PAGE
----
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Monday, 1 September 2014       

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Energy for Life with Vitamin B Complex

By:Terry Gates


If stress and a lack of energy to meet all the demands of life are problems for you, perhaps an extra dose of the B vitamins can help give you an added boost. If you are wondering why the B vitamins are so important, the answer is quite simple. They work together to bolster metabolism, maintain muscle tone and healthy skin, enhance immune and nervous system function, promote cell growth and division, and help fight the symptoms and causes of stress, depression and cardiovascular disease.

Vitamin B, which was once thought to be a single vitamin like vitamins C and D, is now known to be a group of eight individual vitamins called the B vitamins or B-Complex. Although it is possible to get the vitamin B-Complex through supplements, most nutritionists agree that the best source is the food we eat. It is worth noting that the B complex vitamins work with each other. So, when possible try to combine them.

To help you get the maximum dosage through your diet, we have compiled the following list of B vitamins with their functions and best sources.

Thiamine (Vitamin B-1) aids function of heart and other muscles and sustains a healthy nervous system.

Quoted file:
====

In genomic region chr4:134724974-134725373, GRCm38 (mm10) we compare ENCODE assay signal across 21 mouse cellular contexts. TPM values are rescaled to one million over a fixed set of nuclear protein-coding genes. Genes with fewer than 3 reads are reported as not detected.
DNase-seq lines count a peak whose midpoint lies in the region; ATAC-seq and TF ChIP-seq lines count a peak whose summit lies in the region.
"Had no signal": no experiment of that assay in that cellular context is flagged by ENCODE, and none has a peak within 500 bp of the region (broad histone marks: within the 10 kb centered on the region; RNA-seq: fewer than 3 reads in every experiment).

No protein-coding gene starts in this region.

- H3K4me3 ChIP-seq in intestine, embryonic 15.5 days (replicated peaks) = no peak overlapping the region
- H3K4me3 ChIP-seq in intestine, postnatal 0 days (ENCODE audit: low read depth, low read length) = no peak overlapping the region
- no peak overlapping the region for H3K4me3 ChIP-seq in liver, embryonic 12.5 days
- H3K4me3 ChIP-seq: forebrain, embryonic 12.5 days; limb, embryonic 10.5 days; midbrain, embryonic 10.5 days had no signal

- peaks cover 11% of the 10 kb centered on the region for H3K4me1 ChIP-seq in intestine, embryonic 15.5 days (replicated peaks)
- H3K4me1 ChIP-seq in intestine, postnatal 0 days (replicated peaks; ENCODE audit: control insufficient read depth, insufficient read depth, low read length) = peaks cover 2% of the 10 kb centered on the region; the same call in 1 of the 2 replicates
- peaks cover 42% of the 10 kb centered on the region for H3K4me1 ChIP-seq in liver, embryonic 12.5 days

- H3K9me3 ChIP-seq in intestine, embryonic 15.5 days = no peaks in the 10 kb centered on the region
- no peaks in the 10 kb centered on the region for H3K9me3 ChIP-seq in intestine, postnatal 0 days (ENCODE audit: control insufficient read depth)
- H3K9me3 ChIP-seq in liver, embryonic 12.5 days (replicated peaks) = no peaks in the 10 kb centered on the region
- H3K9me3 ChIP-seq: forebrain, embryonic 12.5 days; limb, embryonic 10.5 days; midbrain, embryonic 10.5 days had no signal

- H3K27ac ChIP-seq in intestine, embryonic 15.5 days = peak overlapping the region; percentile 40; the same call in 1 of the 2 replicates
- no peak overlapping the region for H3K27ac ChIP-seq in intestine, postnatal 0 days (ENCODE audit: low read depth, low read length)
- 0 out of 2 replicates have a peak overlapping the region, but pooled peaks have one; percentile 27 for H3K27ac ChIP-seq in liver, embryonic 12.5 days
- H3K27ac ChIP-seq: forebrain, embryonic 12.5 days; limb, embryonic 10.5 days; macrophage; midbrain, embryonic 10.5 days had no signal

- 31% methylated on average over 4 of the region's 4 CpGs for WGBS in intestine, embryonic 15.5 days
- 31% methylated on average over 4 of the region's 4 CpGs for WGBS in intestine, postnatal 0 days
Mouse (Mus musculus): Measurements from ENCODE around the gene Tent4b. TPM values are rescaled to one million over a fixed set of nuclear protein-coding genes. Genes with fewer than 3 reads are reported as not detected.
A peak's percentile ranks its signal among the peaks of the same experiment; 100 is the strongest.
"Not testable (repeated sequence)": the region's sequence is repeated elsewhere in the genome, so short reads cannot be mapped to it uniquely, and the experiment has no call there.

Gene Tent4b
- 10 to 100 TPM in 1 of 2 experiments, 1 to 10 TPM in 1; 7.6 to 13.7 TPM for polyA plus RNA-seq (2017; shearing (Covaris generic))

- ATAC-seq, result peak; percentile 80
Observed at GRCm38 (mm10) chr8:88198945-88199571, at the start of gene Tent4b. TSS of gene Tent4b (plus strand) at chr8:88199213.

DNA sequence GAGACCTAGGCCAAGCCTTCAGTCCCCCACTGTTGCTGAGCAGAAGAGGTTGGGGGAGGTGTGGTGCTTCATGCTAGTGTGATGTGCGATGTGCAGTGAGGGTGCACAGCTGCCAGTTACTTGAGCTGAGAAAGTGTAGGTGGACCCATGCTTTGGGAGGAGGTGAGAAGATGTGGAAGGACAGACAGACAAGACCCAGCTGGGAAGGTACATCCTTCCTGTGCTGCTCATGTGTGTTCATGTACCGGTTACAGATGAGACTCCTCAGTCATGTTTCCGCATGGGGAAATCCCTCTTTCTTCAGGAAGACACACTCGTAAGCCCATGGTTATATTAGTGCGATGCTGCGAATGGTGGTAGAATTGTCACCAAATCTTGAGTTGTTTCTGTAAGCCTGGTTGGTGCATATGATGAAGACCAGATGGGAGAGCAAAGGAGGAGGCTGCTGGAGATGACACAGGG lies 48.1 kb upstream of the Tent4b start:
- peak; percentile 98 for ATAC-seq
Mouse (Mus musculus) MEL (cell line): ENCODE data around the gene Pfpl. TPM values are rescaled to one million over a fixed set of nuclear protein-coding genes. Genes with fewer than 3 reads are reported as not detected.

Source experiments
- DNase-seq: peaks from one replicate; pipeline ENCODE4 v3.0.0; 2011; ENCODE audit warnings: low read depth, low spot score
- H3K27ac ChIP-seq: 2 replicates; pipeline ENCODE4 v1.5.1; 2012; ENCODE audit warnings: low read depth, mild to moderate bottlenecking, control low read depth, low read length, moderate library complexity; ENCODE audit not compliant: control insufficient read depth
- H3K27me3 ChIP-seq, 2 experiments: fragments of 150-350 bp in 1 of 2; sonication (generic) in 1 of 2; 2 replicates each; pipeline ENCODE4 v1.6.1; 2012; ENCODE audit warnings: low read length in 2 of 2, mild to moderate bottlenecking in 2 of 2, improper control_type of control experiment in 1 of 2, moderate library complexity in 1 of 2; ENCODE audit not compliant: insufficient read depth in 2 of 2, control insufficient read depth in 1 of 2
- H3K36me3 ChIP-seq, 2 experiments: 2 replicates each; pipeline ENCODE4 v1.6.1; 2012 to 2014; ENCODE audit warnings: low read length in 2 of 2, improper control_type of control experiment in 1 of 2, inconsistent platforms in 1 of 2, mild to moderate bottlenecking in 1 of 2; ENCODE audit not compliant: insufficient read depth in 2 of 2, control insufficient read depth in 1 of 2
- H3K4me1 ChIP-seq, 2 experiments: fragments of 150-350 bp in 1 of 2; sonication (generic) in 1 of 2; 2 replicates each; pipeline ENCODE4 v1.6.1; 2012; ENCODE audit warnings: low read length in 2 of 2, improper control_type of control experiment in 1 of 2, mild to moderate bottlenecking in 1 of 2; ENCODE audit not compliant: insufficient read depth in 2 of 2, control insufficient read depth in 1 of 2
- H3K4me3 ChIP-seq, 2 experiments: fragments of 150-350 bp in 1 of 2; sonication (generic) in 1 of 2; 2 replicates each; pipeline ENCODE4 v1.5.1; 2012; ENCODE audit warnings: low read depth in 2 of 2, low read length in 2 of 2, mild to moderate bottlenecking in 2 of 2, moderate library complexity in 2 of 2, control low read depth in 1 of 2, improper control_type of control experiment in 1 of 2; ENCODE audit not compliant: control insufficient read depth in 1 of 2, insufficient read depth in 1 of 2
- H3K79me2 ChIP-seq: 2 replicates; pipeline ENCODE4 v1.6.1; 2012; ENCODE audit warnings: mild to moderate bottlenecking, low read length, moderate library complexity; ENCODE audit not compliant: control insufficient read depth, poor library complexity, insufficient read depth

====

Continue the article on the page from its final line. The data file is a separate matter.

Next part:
It is found in brewers yeast, oatmeal, wheat germ, whole wheat, bran, whole brown rice, black strap molasses, meats and soybeans. Alcohol interferes with its absorption.

Riboflavin (Vitamin B-2) boosts energy and metabolism and repairs nails, skin and hair. Find good amounts in milk, cheese, green vegetables and whole grains.

Niacin (Vitamin B-3) is needed for synthesis of sex hormones, aids nervous and circulation systems and reduces cholesterol. The best sources are fish and chicken.

Pyridoxine (Vitamin B-6) aids fat metabolism, relieves PMS symptoms and boosts immune system. Choose whole grain foods for your daily allowance of this vitamin.

Vitamin B-12 is essential for function of all cells, digestion and production of red blood cells.
Find good amounts in meats, liver kidney, fish, eggs and dairy products.

Biotin is needed for glycogen formation and for skin, hair and nail repair. It is found in brewers yeast and nuts.

Folic Acid is necessary for DNA synthesis and especially important for pregnant women to reduce birth defects. Broccoli and spinach are the best sources for folic acid.

Choline helps lower cholesterol and aids brain and liver function. Find it in milk, egg yolk, whole grains and legumes.

Pantothenic Acid assists with stress, digestion, skin, nerves and glands. Organ meats, egg yolk, brewers yeast, whole grain cereal, bran, nuts and chicken are all great sources.

Other good food sources of B vitamins are bananas, lentils, potatoes, chili peppers, tempeh, turkey, and the Australian spread Vegemite. If you still think your diet is not fulfilling your B-complex requirements, many supplements are available and are a popular way to increase daily intake. As with any supplements, consult your doctor or dietician for the correct dosage for your particular needs.

Article Source: http://www.dailynewarticles.com

Terry Gates is a freelance writer with experience on vitamin Band vitamin supplements.

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